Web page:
Beer has been around for millennia, but lager is more recent, invented in Germany about 600 years ago. Its secret is a particular yeast, and now American scientists believe they’ve identified an ancestor of that yeast – in Argentina.
Yale University has warned 43,000 people that their names and Social Security numbers were publicly accessible for 10 months to anyone with an internet connection.
In a couple of decades, you may be able to board a train at London's St Pancras Station, chug through the Chunnel traveling east, and – eventually – end up at New York City's Grand Central Station, having never disembarked.
NetApp is providing 512GB – not 512MB – of free Flash Cache on the FAS6240 and 6280 arrays and the V6240 and 6280 controllers.
Most public sector organisations do not ask internet users' consent to cookie tracking, a survey has said.
Review Style, practicality, economy and sporting performance - not necessarily aspects of the car makers’ art you would expect to find all combined in a single model. But that’s what you'll get with the arrival of a new generation of rather desirable but also extremely frugal diesel coupés from the likes of Renault and Volkswagen.
Misco has earned the wrath of the Twitterati after it screwed up an HP Touchpad offer.
News from the flash front: TMS has a more affordable small flash SAN product that's higher capacity than the RamSan 710 speed rocket.
Remember those handheld documents scanners that became all the rage in the late 1980s? LG is bringing them back, kind of, by building scanner tech into… a mouse.
Sony has unwrapped this year's additions to its Nex line of compact cameras with interchangeable lenses: the 5N and the 7.
Analysis Britain could have invented the iPod – if it wasn't for a copyright law that everyone ignores. So says the UK government in a remarkable economic justification of the so-called "Google Review", the Review of IP and Growth led by Ian Hargreaves. The document was written for the government by civil servants at the IPO, part of the business department BIS.
Logitech has introduced yet another keyboard for the iPad 2. In addition to its clip-on keyboard and its basic Bluetooth deck comes the Fold-up Keyboard into which the Qwerty layout splits then slides into a stand.
Sweden is bracing for an amphibious assault by a considerable force of raccoon dogs and raccoons, poised to cross the Öresund strait which separates the country from neighbouring Denmark.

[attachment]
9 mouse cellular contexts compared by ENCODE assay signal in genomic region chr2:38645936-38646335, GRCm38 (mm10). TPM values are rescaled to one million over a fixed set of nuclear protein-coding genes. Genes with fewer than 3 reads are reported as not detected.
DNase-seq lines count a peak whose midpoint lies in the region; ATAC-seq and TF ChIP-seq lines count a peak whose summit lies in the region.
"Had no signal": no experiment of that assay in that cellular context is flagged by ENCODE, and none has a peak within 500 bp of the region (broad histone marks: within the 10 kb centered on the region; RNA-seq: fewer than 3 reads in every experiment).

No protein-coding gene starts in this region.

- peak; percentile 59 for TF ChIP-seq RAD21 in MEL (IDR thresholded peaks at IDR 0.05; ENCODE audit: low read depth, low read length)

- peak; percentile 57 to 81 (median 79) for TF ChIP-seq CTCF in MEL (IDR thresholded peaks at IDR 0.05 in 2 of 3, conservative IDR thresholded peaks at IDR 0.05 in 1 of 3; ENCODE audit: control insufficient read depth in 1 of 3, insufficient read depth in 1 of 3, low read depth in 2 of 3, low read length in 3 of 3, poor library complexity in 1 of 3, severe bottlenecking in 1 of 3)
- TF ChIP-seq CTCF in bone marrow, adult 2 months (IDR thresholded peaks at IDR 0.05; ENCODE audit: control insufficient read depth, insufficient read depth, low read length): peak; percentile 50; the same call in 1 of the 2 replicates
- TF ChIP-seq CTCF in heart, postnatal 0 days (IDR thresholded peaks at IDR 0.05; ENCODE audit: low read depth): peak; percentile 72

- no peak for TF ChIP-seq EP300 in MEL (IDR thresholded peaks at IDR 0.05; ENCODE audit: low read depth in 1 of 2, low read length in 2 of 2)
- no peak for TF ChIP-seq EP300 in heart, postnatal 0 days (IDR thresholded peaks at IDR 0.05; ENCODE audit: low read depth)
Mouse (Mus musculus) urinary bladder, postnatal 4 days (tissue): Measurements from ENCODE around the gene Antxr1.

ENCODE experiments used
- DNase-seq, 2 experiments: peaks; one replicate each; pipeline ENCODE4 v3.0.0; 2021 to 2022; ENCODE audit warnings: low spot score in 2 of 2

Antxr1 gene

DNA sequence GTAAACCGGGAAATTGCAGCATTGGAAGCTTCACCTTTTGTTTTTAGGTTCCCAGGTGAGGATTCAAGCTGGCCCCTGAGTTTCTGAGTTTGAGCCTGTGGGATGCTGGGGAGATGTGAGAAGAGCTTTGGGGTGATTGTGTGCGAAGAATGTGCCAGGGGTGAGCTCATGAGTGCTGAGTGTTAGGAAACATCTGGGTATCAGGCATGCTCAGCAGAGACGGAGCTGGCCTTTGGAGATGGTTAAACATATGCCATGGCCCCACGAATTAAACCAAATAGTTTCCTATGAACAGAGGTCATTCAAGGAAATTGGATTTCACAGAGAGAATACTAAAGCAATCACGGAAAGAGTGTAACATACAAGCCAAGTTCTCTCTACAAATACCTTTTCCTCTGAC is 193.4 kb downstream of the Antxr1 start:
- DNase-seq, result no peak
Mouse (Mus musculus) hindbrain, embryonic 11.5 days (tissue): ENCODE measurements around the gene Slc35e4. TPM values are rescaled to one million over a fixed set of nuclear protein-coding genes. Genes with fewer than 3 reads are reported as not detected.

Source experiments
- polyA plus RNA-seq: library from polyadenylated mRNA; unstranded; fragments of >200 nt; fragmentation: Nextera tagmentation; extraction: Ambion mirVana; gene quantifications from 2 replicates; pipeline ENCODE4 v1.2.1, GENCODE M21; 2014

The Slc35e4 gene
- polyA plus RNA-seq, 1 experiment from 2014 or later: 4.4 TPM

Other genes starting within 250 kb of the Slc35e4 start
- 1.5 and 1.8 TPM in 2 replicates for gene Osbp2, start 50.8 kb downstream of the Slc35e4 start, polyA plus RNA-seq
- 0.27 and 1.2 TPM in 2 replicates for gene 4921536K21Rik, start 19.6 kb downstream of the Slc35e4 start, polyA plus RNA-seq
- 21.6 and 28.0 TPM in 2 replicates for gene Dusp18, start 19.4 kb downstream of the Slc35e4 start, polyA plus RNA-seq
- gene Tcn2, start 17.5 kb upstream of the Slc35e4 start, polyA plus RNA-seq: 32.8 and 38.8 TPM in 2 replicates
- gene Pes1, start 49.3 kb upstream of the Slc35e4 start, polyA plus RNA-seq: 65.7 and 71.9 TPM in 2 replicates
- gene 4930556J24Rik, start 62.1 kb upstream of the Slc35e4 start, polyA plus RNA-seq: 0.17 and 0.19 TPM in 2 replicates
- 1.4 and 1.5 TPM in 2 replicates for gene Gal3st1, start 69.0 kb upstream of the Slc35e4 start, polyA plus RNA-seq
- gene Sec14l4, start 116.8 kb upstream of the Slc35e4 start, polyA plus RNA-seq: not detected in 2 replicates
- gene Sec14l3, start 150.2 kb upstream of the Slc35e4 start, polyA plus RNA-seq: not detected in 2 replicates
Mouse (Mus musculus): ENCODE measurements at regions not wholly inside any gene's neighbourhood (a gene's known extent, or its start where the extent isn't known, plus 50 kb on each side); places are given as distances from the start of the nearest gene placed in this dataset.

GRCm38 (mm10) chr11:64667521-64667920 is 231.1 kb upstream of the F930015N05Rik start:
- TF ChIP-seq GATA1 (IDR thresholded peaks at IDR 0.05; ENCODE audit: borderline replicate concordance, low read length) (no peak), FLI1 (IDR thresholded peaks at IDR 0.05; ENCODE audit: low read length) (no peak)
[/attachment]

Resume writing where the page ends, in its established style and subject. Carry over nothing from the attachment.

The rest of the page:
Hundreds, possibly thousands of celebrities have had their names permanently banned from the new .xxx adults-only internet domain.
Review Simply measuring and monitoring energy usage helps people conserve, and helps avoid unexpected high bills while 'leccy prices are rising as quickly as they are now. Consumption monitors save cash and the planet, which is why UK.gov is keen on getting smart meters in every home, although these are probably rather less polished than AlertMe's kit.
So the US is making more nuclear fuel. And they're willing to offer that fuel, alongside the Russians, to countries who cannot get nuclear fuel for political reasons. Recklessness carried to extremes, surely?
The most recognisable form of Britain's much-loved red telephone kiosk celebrates its 75th anniversary this year.
Recruitment agency Hays has committed a massive blunder at the Royal Bank of Scotland.
The Beeb has released its long-expected crowdsourced map of UK mobile coverage.
Douglas Adams obviously knew what makes an IT shop tick. In Life, the Universe, and Everything, he identified the Somebody Else’s Problem (SEP) field, which renders some things not so much invisible as unnoticeable. For a while, the imminent collapse of the Greek economy was an SEP, until it became too big to ignore.
Facebook is abandoning its Places feature after just one year since it launched the function – at the same time, location settings within the social network are being ramped up.
Samsung has followed in Nokia's recent footsteps by launching fresh devices alongside a new labelling strategy which aims to organise its products into a more logical system.
Nokia is expected to unveil the a major refresh of its Symbian OS today, bringing it bang up to date with competitive phones from two years ago. Owners of more recent Symbian^3 models should be able to update their handsets eventually.